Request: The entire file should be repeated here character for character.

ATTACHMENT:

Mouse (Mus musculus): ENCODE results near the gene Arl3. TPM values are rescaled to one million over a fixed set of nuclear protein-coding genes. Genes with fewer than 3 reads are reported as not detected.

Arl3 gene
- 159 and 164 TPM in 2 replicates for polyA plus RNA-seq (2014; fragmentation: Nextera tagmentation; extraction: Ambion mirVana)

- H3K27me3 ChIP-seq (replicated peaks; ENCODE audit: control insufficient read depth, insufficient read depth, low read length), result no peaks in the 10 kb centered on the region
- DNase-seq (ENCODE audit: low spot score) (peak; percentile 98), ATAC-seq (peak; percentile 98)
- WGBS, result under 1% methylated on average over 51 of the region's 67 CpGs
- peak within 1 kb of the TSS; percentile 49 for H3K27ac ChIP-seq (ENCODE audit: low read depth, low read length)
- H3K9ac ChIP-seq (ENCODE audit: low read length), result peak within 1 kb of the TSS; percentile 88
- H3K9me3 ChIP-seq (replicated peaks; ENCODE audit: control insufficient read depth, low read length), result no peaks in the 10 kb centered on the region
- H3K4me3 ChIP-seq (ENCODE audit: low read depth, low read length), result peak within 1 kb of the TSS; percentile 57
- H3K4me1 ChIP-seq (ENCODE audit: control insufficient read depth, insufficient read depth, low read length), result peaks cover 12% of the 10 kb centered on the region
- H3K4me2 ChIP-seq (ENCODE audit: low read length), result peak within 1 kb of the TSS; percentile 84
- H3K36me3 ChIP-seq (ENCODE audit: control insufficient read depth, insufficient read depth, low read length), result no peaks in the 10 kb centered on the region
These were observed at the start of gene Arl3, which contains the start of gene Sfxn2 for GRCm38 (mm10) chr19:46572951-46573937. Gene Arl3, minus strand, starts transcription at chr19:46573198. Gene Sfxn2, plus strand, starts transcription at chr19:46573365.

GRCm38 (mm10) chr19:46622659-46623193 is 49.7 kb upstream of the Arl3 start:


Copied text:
Mouse (Mus musculus): ENCODE results near the gene Arl3. TPM values are rescaled to one million over a fixed set of nuclear protein-coding genes. Genes with fewer than 3 reads are reported as not detected.

Arl3 gene
- 159 and 164 TPM in 2 replicates for polyA plus RNA-seq (2014; fragmentation: Nextera tagmentation; extraction: Ambion mirVana)

- H3K27me3 ChIP-seq (replicated peaks; ENCODE audit: control insufficient read depth, insufficient read depth, low read length), result no peaks in the 10 kb centered on the region
- DNase-seq (ENCODE audit: low spot score) (peak; percentile 98), ATAC-seq (peak; percentile 98)
- WGBS, result under 1% methylated on average over 51 of the region's 67 CpGs
- peak within 1 kb of the TSS; percentile 49 for H3K27ac ChIP-seq (ENCODE audit: low read depth, low read length)
- H3K9ac ChIP-seq (ENCODE audit: low read length), result peak within 1 kb of the TSS; percentile 88
- H3K9me3 ChIP-seq (replicated peaks; ENCODE audit: control insufficient read depth, low read length), result no peaks in the 10 kb centered on the region
- H3K4me3 ChIP-seq (ENCODE audit: low read depth, low read length), result peak within 1 kb of the TSS; percentile 57
- H3K4me1 ChIP-seq (ENCODE audit: control insufficient read depth, insufficient read depth, low read length), result peaks cover 12% of the 10 kb centered on the region
- H3K4me2 ChIP-seq (ENCODE audit: low read length), result peak within 1 kb of the TSS; percentile 84
- H3K36me3 ChIP-seq (ENCODE audit: control insufficient read depth, insufficient read depth, low read length), result no peaks in the 10 kb centered on the region
These were observed at the start of gene Arl3, which contains the start of gene Sfxn2 for GRCm38 (mm10) chr19:46572951-46573937. Gene Arl3, minus strand, starts transcription at chr19:46573198. Gene Sfxn2, plus strand, starts transcription at chr19:46573365.

GRCm38 (mm10) chr19:46622659-46623193 is 49.7 kb upstream of the Arl3 start: